Egypt Gets a New Constitution

Mohammed Morsi signed Egypt’s new Sharia-based Constitution into law earlier today after a two round vote where the document passed by 63.8 percent according to the election authority. Protests against the draft constitution began before it was even released, after Morsi seized judicial powers in preparation for a new constitution. Protests started immediately, with the proposal of the new constitution just a week later spurring more protest. The opposition mulled a boycott of the constitutional vote before throwing their weight behind a “no” vote.

And while the government blamed unrest on a “small but powerful minority” supporters of the opposition saw it the other way around. “70 percent of the Egyptian people are ignorant and illiterate, and the 70 percent now control the 30 percent of the population who are educated,” one female voter told euronews in Egypt. Like others, she accused the government of fraud in the elections. The results represent a third straight electoral win for the Muslim Brotherhood since the fall of Hosni Mubarak in 2011. The Muslim Brotherhood had long been banned in Egypt, helping it become the only real opposition force in Egypt despite losses in elections that came in the twilight of the Mubarak era. Though the Muslim Brotherhood initially stayed away from the protests that would lead to Mubarak’s toppling, when it was clear Mubarak’s days were numbered, it attached itself to the moment, identifying as the major recipient of the Mubarak regime’s brutality. Despite this, wrote Morsi in 2011, the revolution was Egypt’s, not the Muslim Brotherhood’s. “The Muslim Brotherhood are not seeking power,” Morsi clarified just two days later. Less than a year and a half later he had been elected president. It’s been a lot of power-seeking since.

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  • Heroic Mulatto||

    Vanguardist party is vanguardist.

    I hope Egypt enjoyed their one vote, one man, one time!

  • R C Dean||

    Another triumph for our Obama and Hillary, our current and future Presidents!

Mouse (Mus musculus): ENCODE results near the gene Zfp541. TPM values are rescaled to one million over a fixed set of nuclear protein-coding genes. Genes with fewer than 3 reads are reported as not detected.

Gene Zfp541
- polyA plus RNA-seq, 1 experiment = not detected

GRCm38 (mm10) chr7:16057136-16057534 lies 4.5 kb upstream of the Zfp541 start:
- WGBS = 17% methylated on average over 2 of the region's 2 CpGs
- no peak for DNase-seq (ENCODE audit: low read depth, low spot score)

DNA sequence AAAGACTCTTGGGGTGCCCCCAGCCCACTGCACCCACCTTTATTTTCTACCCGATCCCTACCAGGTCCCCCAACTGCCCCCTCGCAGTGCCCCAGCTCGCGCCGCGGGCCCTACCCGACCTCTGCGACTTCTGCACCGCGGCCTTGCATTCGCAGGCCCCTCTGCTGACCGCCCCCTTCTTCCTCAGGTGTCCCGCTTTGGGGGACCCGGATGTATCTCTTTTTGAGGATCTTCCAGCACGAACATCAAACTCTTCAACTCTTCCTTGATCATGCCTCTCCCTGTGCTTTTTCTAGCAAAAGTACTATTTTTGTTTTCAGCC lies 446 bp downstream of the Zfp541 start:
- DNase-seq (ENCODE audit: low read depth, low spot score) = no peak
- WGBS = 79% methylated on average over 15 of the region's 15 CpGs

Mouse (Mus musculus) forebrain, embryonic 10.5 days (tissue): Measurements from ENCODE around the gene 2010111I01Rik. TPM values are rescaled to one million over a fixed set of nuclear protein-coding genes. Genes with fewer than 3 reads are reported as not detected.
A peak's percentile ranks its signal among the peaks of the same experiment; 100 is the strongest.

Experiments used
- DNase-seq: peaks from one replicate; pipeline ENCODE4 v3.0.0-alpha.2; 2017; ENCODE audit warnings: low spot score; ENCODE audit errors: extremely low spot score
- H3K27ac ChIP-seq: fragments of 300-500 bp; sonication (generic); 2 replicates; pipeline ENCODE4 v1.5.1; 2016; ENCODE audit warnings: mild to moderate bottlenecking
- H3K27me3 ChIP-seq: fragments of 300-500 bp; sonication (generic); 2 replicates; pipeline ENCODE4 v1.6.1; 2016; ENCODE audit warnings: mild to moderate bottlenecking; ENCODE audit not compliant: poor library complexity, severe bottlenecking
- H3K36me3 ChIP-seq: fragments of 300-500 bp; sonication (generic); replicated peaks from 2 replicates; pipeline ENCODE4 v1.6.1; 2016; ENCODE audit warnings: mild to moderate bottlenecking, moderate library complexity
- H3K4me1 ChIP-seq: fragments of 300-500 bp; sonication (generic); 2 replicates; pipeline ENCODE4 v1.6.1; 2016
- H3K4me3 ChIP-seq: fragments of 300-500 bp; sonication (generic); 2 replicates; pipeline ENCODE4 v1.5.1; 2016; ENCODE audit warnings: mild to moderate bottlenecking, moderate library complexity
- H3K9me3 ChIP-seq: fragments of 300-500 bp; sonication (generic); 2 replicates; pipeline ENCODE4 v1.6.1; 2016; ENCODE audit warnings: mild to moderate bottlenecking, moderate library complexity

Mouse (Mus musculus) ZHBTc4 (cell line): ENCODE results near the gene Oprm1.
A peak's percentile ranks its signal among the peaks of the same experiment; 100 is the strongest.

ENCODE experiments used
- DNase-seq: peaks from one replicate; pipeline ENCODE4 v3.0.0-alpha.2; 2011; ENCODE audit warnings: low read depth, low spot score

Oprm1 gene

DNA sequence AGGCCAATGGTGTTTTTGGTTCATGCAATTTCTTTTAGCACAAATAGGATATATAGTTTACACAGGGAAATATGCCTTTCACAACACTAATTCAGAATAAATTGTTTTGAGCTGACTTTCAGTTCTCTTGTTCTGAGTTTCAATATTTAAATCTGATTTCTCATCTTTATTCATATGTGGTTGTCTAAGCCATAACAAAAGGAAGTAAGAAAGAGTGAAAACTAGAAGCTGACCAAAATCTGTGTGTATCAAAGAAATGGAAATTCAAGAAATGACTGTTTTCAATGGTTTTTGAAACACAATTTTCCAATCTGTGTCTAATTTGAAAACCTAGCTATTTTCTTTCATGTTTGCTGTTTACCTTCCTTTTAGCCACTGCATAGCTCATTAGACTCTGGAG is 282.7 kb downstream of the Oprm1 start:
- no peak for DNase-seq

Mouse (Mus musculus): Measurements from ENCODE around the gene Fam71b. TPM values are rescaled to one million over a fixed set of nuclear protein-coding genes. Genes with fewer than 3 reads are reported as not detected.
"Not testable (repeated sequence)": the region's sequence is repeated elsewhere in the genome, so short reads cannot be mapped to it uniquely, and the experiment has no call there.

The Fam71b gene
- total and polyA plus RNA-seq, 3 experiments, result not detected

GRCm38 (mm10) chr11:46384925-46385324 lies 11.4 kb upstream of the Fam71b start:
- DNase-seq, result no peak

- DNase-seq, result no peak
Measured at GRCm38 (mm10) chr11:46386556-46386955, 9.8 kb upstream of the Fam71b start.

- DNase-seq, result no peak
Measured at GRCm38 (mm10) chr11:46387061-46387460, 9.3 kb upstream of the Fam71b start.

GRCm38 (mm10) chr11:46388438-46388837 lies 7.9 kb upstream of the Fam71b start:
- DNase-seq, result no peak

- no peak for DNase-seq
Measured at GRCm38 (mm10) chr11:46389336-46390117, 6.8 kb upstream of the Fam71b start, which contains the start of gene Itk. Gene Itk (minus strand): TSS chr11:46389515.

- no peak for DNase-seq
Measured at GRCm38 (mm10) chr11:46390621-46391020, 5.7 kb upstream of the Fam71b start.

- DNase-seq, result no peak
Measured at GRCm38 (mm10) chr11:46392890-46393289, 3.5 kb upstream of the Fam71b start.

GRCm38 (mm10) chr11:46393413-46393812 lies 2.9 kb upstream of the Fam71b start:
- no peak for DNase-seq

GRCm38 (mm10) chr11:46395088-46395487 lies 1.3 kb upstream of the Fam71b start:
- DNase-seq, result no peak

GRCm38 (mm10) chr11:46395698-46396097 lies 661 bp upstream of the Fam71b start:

• JeremyR||

    I don't see what Obama or Hillary can do - the majority of people in Egypt, or really even the MidEast, want Islamism and Shariah law

    Same thing basically happened in Turkey

  • wareagle||

    Obama and Hillary greased the skids for this, between their insistence that "Mubarak must go" and their bullshit Arab Spring lullaby to the low-information crowd.

  • R C Dean||

    Clicked too soon.

    Seriously, if Obama really was an Islamist Manchurian candidate, could have have done much more to advance the cause of radical Islam? Let's go to the tape:

    (1) Non-radical Islamist regime overthrown in Libya, radicals increasingly wield power.

    (2) Non-radical Islamist regime overthrown in Egypt, radicals now rule the country.

    (3) Non-radical Islamist regime soon to be overthrown in Syria, radical militias poised to prevail in ensuing civil war.

    (4) Radical Islamist regime in Iran seeking nuclear weapons has its progress slowed not at all.

    (5) "Secular" regime in Iraq cozies up to radical Islamist regime in Iran.

    (6) Islamist terror organizations grip on "Palestine" and Lebanon no weaker, probably stronger.

    That's off the top of my head. Is there any doubt that radical Islamists are much better off now than they were four years ago?

  • ||

    "... if Obama really was an Islamist Manchurian candidate, could have have done much more to advance the cause of radical Islam?"

    What is stunning to me is how teflon coated he is. None of the shit he does sticks to him. Even if the MB ends up blowing up the pyramids ( not all that unlikely ) it would be blamed on Bush and the Republicans and he would bear no responsibility for it at all.

  • iggy||

    7) Relatively Democratic Mali is invaded by cast off radical extremists from the Libyan rebellion.

  • Hyperion||

    Well, who else is going to keep the completely worthless MSM afloat if not for a guy that they constantly give a free pass to?

  • RyanXXX||

    Uh, nor should he? What would you suggest he do to stop that from happening, Suthenboy? Station Marines around the Pyramids and Sphynx?

  • CatoTheElder||

    Well, his drone attacks are stirring up ant hills in Yemen and hornets' nests in Pakistan as well.

  • RyanXXX||

    You sound like a neocon. #4 isn't even really a "problem", #5 actually is Bush's fault (I realize that phrase is a joke around here but sometimes it is actually true) and #6 implies you think he should be going about weakening Islamists in Palestine and Lebanon.